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HomemioptometryKeeping an Eye on Occupational Injury

Keeping an Eye on Occupational Injury

Challenged to reflect on areas in which we can improve, Optometry Victoria South Australia (OV/SA) Chief Executive Officer Ilsa Hampton has launched a project to reduce workplace injuries.

Whenever one of OV/SA’s projects comes to a close, I like to take some time to reflect. Earlier in the year our regional series, ‘Myths, Misconceptions, and Mistakes in Optometry’, went from strength to strength with more than a dozen face-to-face events across Victoria and South Australia.

up to two-thirds of eye care professionals suffer from musculoskeletal pain, with the number rising as high as 76% in female optometrists

Our wonderful speaker Ken Thomas, a clinical instructor and lecturer at the University of Melbourne with over 20 years’ experience, delighted optometrists with his wit and challenged traditional thinking with his engaging presentation. In these talks, Ken also touched on an important topic: the importance of self-evaluation and recognizing areas in which we can improve, whether it be as individuals or as a wider profession.

It comes as no surprise to many of us that optometry can be demanding. Between the intellectual rigour of professional practise and the emotional energy optometrists give each day to provide the best standard of care for patients, certain aspects of practice life can be deemed lower priority and fall by the wayside.

OV/SA regularly visits and consults with members on a wide variety of issues, and one topic that members repeatedly raise is long-term physical injuries caused by working in an optometry practice. A recent study claims that up to two-thirds of eye care professionals suffer from musculoskeletal pain, with the number rising to as high as 76% in female optometrists.1

This concern was echoed at a meeting of the OV/SA State Advisory Committee, when one of our committee members mentioned that they had experienced physical pain associated with practising optometry.

When I asked other members about this in various settings, not only did they agree it was an issue, but many also thought they were alone in suffering an occupational injury, or, most distressingly, that it was simply a part of the job they must endure.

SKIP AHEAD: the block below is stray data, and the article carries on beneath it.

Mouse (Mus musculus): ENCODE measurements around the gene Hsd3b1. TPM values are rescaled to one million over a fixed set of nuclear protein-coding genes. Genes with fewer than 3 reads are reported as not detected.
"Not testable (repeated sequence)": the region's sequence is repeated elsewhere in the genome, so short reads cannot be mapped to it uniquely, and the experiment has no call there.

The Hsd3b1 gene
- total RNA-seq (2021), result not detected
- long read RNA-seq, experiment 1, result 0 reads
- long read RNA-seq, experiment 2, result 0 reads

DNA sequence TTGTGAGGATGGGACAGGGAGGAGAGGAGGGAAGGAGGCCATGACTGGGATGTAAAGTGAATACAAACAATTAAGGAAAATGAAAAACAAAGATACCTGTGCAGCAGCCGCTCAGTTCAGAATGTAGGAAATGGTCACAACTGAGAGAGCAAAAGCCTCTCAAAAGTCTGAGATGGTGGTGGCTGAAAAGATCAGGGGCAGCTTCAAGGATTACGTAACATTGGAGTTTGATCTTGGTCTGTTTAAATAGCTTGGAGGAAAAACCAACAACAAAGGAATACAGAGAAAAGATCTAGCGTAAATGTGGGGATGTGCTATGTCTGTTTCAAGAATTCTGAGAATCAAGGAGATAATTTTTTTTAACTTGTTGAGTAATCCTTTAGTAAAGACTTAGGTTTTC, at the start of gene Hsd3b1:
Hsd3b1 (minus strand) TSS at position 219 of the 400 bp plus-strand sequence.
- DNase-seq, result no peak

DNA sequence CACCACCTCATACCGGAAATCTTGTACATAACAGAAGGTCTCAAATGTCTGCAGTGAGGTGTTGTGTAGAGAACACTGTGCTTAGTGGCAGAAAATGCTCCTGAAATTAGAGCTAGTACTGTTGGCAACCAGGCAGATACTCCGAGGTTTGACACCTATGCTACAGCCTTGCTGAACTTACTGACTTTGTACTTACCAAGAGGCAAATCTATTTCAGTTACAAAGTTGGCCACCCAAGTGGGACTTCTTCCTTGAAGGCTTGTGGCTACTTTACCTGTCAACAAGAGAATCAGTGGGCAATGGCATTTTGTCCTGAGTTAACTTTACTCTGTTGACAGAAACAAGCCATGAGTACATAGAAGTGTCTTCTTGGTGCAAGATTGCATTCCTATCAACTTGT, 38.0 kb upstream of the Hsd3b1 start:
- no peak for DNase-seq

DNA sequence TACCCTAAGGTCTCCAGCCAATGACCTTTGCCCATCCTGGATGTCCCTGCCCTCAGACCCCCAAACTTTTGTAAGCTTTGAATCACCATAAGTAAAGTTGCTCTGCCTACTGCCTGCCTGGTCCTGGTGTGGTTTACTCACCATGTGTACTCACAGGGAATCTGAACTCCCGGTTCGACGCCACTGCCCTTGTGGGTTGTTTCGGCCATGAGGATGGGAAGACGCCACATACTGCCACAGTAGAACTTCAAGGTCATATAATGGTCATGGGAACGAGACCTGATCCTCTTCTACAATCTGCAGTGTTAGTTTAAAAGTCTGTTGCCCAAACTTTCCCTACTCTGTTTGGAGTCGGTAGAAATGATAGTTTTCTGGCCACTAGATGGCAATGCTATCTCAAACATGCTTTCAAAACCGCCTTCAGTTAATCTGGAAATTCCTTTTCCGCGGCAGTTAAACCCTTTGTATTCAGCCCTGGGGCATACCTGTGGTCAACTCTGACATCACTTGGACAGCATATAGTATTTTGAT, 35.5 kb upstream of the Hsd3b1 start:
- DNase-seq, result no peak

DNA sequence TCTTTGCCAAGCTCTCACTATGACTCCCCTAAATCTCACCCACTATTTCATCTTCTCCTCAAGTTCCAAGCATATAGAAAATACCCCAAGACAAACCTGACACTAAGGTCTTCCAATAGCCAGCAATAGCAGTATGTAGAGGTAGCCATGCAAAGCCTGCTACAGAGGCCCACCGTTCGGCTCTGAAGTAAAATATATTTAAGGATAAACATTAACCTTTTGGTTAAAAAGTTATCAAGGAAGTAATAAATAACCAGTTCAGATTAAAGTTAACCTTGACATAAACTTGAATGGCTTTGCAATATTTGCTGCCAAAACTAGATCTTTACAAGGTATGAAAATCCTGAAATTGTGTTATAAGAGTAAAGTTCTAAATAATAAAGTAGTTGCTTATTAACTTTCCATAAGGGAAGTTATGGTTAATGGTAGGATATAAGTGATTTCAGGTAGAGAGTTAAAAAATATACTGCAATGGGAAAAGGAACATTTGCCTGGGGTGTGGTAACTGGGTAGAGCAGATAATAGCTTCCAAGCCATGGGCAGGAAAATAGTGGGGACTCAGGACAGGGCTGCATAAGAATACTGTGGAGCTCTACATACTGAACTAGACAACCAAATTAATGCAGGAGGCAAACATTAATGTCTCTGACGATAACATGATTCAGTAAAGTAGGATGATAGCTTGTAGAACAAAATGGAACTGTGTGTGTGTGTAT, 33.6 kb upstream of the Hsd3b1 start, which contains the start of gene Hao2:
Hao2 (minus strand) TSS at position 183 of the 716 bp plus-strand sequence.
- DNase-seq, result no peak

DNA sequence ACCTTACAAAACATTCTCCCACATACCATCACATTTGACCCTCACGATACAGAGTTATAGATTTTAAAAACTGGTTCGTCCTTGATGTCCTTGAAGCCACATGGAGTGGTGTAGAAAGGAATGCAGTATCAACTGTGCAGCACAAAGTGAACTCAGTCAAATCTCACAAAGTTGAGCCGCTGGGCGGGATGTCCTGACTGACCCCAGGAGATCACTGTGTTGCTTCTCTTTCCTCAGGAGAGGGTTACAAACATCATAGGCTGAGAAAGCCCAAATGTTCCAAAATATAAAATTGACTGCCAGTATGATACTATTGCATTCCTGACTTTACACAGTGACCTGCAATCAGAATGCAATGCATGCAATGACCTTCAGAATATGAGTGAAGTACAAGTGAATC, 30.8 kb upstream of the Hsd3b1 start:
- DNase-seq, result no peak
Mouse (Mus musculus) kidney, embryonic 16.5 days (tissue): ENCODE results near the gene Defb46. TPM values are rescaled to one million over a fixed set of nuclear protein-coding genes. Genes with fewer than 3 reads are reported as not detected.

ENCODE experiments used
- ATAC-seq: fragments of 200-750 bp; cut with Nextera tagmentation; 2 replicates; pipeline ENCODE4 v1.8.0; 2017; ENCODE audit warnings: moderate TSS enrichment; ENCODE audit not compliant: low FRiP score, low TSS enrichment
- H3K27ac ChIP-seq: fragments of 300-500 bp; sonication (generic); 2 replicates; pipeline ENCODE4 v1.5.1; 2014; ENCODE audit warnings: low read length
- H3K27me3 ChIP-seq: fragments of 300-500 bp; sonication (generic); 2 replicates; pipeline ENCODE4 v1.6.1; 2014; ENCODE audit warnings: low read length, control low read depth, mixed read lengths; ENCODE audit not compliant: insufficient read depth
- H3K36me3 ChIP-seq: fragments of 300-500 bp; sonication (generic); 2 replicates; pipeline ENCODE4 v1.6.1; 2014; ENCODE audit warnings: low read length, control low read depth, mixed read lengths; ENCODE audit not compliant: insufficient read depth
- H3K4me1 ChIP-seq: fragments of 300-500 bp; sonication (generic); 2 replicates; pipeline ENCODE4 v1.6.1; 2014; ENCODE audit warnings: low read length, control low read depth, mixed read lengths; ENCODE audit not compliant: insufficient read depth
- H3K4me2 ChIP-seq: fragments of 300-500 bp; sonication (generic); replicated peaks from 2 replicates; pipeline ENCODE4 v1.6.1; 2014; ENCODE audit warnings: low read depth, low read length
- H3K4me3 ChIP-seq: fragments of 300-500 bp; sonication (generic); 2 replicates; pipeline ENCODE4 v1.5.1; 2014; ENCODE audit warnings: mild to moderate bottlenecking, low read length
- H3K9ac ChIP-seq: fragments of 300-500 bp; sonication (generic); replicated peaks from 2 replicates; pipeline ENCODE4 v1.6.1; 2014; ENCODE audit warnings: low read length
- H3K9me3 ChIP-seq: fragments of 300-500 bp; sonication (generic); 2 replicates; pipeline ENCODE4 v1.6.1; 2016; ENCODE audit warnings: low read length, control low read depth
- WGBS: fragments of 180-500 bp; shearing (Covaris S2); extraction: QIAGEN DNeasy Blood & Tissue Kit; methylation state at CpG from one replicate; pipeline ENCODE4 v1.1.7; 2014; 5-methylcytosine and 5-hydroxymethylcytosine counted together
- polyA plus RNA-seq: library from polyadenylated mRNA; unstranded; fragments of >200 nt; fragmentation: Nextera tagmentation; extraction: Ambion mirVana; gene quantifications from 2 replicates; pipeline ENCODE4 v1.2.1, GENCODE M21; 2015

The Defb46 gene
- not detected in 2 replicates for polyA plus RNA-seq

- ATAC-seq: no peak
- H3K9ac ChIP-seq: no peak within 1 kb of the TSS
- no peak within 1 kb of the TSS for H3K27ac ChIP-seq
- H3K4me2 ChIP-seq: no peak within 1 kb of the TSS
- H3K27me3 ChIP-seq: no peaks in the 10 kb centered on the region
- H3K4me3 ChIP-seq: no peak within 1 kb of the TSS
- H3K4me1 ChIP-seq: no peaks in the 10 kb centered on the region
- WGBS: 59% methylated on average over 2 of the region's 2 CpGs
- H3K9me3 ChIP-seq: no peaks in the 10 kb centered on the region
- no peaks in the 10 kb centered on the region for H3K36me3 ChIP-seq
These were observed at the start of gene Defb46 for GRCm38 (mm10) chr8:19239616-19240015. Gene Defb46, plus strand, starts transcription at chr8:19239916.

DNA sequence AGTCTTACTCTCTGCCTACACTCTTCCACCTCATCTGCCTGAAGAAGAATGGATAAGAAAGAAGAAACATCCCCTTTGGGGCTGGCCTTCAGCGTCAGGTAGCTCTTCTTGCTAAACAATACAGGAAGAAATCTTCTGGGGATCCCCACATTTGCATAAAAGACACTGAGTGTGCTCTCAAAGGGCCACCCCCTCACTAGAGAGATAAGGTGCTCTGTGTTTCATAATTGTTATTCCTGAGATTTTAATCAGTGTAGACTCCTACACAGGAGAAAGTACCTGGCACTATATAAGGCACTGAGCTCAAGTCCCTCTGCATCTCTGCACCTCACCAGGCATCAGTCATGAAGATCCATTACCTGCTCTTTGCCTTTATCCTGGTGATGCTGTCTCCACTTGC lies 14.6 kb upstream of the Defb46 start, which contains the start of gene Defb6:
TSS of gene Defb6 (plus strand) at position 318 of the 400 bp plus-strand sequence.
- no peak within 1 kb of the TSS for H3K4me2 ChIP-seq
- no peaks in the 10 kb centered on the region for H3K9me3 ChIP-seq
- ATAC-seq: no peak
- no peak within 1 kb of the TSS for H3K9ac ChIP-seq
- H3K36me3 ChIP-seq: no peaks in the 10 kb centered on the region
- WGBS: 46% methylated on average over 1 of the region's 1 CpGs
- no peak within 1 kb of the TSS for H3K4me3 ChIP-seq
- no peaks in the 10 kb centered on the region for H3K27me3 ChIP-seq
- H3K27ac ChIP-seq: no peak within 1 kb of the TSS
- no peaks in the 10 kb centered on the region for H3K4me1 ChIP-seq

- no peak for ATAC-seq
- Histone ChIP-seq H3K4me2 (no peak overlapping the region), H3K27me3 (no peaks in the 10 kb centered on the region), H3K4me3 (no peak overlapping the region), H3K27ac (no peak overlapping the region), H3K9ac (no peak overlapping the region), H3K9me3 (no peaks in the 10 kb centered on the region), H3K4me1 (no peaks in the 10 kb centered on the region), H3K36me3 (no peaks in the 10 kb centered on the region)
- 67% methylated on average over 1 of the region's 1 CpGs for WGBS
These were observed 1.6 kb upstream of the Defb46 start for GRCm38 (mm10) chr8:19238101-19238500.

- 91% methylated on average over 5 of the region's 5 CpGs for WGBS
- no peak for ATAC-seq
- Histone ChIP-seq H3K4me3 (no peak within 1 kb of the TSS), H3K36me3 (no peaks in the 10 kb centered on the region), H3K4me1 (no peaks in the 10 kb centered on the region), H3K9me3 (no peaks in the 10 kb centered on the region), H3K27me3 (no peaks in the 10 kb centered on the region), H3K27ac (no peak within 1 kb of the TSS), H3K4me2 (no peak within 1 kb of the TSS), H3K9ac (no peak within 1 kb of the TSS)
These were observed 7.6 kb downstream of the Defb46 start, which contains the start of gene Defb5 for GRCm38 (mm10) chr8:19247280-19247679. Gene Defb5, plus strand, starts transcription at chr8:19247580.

This sentiment was again reflected at a recent retired optometrists’ lunch, in which one attendee mentioned that towards the end of her career she required fortnightly visits to the physiotherapist merely to make practice work tolerable.

It is clear that this issue must be addressed.

Further discussions between OV/SA and other allied health peak bodies suggest that optometrists are not alone in suffering from injuries associated with clinical work; professions that require repetitive physical activity such as dentistry are also at risk of occupational injury. Our initial explorations suggest conditions that can lead to injury involve many variables; an early culprit for many may be equipment design. For example, equipment designed for use by males may require female optometrists to overextend their arms, thus increasing their chance of short- and long-term injury over time, which may contribute to a higher reported incidence of pain.

The OV/SA Board has committed to supporting an occupational injury project this coming financial year, and we have been in preliminary discussions with Flinders, Melbourne, and Deakin Universities about potential collaboration. We anticipate that a large part of any initiative to address these issues will come down to education and awareness. This may include providing information about the possibilities of occupational injury to students to help mitigate risks and ensure a long and sustainable professional life.

While we expect the project will involve a mixture of research into occupational injuries and educational content for optometry students, we are also committed to helping practising members look after themselves by investigating steps to prevent injury. We expect this collaboration will also involve a discussion about optometry equipment, particularly how adjustable it is and what can be done to mitigate any strain involved with repeated use.

This year is another busy one for OV/SA and, as always, we remain focussed on supporting our members in meaningful ways on the ground. O=MEGA/World Congress of Optometry takes place next month, and I look forward to connecting with the broader eye health community in Melbourne at this event.

With so much going on, it’s doubly important to look after our physical health. I look forward to developing this new project and making a real difference in the lives of our members, which in turn will help foster a healthy, sustainable profession.

Ilsa Hampton is the Chief Executive Officer of Optometry Victoria South Australia.

Reference
1. Al Taisan, A., Al Qurainees, A. E., AL Sowayigh, O. M., et al., Musculoskeletal Pain Among Eye Care Professionals. Cureus 15(5): e39403. doi:10.7759/cureus.39403